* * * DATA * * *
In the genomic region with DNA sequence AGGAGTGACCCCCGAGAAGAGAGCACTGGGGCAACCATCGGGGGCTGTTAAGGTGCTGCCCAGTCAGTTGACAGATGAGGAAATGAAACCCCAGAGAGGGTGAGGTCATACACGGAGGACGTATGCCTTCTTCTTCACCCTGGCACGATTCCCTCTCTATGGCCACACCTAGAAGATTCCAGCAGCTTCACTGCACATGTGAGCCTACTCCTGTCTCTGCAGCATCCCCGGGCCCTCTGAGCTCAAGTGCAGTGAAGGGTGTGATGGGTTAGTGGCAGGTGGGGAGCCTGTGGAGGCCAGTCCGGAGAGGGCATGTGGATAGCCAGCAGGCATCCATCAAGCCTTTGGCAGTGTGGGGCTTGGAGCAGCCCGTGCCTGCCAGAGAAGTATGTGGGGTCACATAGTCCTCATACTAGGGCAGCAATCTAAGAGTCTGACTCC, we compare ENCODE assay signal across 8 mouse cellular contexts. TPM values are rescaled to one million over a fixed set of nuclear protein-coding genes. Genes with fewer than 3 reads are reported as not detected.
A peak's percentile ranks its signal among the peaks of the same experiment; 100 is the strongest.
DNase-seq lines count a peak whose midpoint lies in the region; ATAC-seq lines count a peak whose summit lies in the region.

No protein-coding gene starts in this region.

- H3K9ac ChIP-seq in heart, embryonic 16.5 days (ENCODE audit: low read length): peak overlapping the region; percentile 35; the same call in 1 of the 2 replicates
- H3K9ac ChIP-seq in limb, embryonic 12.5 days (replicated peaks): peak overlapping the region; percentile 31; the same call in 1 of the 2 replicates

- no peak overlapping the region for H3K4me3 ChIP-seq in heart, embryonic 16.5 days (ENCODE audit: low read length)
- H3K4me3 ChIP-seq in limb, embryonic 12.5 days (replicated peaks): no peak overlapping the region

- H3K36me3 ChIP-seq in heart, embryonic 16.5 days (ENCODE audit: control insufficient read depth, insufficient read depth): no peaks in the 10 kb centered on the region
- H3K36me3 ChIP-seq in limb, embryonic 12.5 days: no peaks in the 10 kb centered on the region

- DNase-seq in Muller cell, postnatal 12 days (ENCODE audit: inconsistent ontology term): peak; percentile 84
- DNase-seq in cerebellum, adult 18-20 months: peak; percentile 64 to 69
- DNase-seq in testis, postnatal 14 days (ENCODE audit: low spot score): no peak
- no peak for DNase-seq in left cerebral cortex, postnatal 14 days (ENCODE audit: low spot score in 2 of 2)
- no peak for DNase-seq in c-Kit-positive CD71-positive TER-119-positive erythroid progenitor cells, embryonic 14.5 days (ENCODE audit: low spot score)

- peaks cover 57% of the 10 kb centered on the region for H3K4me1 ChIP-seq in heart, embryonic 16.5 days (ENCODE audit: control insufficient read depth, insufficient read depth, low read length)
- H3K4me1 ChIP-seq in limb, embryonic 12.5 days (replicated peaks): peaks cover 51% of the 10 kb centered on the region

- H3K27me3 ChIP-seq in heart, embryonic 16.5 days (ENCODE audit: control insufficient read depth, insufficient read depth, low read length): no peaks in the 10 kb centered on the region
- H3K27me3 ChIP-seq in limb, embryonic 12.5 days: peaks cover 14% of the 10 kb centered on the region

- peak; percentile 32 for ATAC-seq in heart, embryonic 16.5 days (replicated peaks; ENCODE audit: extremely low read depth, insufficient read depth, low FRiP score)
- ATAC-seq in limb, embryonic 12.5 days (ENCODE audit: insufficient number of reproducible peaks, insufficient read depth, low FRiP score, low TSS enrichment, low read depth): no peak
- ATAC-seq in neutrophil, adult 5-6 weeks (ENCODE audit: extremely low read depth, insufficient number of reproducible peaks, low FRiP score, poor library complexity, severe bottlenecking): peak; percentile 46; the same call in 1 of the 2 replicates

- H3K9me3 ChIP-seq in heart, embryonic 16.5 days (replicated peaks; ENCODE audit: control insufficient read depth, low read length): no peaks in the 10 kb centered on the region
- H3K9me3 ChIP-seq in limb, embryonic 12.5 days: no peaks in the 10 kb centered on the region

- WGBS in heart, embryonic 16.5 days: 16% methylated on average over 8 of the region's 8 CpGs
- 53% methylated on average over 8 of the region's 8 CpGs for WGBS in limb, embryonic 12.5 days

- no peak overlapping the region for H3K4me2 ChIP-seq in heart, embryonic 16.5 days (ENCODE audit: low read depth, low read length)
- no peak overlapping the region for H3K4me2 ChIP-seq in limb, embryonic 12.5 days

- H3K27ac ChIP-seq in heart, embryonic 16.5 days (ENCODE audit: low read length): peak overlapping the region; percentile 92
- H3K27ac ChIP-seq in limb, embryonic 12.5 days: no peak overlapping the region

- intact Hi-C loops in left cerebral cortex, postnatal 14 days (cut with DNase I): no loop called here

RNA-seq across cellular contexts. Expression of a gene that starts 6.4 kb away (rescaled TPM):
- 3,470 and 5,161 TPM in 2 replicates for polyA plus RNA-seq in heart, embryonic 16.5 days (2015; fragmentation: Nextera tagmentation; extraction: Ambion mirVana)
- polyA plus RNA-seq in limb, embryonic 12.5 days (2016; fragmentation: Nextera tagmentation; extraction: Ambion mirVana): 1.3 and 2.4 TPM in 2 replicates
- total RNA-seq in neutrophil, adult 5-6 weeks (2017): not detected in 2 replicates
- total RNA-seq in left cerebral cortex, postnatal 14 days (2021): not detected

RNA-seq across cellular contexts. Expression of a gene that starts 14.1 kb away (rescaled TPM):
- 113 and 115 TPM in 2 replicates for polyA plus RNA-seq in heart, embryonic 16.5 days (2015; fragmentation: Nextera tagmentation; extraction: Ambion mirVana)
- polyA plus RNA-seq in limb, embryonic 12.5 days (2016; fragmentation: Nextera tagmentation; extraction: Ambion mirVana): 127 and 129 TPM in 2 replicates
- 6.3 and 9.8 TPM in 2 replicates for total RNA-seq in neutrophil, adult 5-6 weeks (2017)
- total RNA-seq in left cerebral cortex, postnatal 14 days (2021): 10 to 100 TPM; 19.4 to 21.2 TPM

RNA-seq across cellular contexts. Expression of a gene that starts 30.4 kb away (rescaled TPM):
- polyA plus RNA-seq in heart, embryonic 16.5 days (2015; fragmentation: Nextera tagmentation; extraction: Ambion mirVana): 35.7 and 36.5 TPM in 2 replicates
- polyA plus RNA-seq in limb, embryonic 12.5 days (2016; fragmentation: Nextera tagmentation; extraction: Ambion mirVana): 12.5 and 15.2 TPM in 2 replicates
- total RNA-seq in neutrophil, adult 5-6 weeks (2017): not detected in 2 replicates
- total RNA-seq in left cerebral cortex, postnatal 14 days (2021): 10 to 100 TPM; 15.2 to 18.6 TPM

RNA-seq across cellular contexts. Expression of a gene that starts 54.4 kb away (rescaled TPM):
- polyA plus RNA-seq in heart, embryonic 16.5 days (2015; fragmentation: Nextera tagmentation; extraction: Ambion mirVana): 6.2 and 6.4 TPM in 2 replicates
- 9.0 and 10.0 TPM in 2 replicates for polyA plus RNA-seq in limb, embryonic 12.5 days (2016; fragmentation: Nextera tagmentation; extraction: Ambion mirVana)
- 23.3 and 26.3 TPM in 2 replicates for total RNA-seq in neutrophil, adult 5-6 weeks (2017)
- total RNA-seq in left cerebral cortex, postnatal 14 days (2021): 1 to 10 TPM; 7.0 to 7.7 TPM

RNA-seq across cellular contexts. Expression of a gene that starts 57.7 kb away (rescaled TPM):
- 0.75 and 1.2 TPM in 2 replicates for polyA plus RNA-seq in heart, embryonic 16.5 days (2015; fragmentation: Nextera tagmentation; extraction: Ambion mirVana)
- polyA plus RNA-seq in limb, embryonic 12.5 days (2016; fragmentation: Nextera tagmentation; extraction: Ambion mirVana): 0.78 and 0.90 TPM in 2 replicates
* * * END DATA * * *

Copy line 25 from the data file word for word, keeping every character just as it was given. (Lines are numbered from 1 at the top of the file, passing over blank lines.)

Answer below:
- WGBS in heart, embryonic 16.5 days: 16% methylated on average over 8 of the region's 8 CpGs